Critiques feel just like any other form of rejection and a part of me resisted the onslaught.  But I had learned as a journalist that my best work hid inside the draft, and that criticism was the opportunity to polish the work into greatness.  Even today, I feel the pain, but now I walk right through it.

At this writing, I am through school.  Have one book in research; one in revision; and one that I am taking out into the demanding  world of publishing.  I have begun the process to find an agent for Wrangle, a story of a woman managing her father’s quarter horse ranch in Texas in the 1970’s.  I have sent queries, and as expected, received rejection notices.

I know the difficult stage is yet to come, where agents or editors will want me to change something in my absolutely-perfect-novel, and that will feel like a terrible rejection of my work.  I already feel my resistance building at the very thought of it, and yet this is a trial I must undergo.  I know to welcome this vetting process which pushes me to do my best writing and makes my books more marketable.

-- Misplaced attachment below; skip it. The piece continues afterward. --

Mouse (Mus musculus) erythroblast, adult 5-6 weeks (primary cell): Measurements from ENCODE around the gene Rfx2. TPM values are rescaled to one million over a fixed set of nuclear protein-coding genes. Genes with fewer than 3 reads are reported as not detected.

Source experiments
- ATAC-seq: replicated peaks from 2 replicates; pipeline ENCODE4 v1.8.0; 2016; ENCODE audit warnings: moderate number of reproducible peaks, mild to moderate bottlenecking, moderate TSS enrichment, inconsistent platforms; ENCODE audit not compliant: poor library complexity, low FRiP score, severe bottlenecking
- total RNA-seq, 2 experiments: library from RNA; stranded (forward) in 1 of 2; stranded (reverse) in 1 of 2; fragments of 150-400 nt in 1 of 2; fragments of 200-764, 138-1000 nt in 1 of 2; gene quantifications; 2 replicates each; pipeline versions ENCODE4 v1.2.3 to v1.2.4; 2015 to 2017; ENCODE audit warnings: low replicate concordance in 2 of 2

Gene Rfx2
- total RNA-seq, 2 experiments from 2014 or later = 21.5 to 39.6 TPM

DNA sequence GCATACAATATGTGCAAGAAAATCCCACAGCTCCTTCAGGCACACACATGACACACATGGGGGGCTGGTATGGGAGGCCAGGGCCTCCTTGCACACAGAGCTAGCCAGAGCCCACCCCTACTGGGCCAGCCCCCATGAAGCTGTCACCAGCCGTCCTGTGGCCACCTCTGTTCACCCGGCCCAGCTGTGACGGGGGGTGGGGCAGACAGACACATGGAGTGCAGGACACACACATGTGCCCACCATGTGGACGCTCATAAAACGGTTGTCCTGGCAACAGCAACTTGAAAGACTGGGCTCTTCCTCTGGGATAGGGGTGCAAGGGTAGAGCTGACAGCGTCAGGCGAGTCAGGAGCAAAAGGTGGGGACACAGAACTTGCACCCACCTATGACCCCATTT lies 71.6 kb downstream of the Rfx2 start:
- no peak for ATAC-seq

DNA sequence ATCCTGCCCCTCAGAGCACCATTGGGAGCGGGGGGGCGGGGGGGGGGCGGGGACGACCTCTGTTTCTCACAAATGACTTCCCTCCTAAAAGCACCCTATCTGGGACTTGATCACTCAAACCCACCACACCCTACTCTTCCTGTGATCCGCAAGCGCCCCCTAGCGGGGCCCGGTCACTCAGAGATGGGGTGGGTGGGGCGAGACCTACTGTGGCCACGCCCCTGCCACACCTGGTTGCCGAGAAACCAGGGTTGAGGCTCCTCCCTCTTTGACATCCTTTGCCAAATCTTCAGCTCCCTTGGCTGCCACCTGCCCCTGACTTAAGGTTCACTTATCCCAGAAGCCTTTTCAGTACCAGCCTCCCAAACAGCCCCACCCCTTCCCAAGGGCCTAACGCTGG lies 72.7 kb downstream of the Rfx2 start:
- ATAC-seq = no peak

I am not sure that I have cogent advice for others on how to handle rejection in its many forms, but my own formula has worked something like this:

  • Write my best work before submitting it for critique or publishing (revise, revise, revise).
  • Force myself to listen to the feedback; particularly explore the areas of my greatest resistance.
  • Use my negative response to criticism and rejection as energy to fuel improvement.
  • In revision, stay true to my own writer’s voice; never lose the integrity and intention of my work.
  • Never, ever let criticism or any other form of rejection become personal; they are only tools.

  1. #1 by wordimprovisor177 on February 6, 2013 - 1:14 pm

    Thanks for joining us this month, Jonnie! I love reading your regular blog. Hope you find an agent for Wrangle soon. Though I don’t ride anymore, your book’s general subject matter is close to my heart.